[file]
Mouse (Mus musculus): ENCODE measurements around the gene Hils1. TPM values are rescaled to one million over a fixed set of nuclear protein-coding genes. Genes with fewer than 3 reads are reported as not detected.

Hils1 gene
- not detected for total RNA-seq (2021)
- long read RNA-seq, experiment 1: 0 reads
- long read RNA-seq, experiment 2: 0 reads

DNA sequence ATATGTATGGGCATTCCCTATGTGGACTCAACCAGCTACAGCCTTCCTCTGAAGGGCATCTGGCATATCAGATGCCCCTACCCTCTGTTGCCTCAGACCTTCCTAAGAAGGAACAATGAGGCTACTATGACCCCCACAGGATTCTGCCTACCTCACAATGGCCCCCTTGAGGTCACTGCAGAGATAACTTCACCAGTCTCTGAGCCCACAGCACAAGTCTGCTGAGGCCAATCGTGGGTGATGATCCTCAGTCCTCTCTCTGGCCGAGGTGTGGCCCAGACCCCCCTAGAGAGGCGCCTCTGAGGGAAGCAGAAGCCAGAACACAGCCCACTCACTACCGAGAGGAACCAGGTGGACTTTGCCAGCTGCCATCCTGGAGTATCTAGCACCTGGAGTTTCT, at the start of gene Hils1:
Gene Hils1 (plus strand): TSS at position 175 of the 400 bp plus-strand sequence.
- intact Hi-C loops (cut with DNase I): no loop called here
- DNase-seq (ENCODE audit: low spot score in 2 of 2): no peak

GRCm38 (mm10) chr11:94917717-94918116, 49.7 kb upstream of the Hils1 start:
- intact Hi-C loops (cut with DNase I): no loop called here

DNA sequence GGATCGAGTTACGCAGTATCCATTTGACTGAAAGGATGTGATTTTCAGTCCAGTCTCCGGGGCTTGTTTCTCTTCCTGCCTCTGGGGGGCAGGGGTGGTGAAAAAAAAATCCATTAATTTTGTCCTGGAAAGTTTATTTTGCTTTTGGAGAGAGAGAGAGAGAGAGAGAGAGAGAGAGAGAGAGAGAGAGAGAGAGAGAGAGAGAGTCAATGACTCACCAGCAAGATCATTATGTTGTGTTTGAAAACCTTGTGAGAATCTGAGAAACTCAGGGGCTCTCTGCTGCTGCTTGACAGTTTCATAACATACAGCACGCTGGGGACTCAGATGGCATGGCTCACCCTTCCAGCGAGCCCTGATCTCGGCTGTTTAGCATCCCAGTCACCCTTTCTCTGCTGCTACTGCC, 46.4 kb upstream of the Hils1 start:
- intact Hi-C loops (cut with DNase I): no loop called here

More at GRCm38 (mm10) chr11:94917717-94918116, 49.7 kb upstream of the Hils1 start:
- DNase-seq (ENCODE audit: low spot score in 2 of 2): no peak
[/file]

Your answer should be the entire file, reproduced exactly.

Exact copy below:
Mouse (Mus musculus): ENCODE measurements around the gene Hils1. TPM values are rescaled to one million over a fixed set of nuclear protein-coding genes. Genes with fewer than 3 reads are reported as not detected.

Hils1 gene
- not detected for total RNA-seq (2021)
- long read RNA-seq, experiment 1: 0 reads
- long read RNA-seq, experiment 2: 0 reads

DNA sequence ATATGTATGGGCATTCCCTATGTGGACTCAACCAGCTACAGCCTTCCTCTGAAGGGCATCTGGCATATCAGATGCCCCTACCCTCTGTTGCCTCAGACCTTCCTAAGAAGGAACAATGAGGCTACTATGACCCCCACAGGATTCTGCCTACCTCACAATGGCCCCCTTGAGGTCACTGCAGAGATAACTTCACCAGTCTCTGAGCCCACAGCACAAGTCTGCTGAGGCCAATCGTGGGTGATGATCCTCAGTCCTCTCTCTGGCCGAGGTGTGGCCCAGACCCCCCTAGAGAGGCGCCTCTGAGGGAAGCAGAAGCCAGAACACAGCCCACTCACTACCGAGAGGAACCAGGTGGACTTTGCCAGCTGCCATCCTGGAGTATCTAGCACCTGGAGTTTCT, at the start of gene Hils1:
Gene Hils1 (plus strand): TSS at position 175 of the 400 bp plus-strand sequence.
- intact Hi-C loops (cut with DNase I): no loop called here
- DNase-seq (ENCODE audit: low spot score in 2 of 2): no peak

GRCm38 (mm10) chr11:94917717-94918116, 49.7 kb upstream of the Hils1 start:
- intact Hi-C loops (cut with DNase I): no loop called here

DNA sequence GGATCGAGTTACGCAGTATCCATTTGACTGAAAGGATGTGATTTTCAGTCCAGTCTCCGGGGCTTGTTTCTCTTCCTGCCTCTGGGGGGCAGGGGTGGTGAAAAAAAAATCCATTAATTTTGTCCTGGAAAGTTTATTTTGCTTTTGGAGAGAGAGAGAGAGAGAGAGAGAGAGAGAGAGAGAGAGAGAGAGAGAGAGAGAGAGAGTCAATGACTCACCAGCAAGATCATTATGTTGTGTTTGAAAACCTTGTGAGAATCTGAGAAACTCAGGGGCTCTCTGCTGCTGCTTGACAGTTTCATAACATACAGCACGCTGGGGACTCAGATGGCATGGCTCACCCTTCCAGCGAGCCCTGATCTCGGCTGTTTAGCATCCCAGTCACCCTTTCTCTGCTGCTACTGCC, 46.4 kb upstream of the Hils1 start:
- intact Hi-C loops (cut with DNase I): no loop called here

More at GRCm38 (mm10) chr11:94917717-94918116, 49.7 kb upstream of the Hils1 start:
- DNase-seq (ENCODE audit: low spot score in 2 of 2): no peak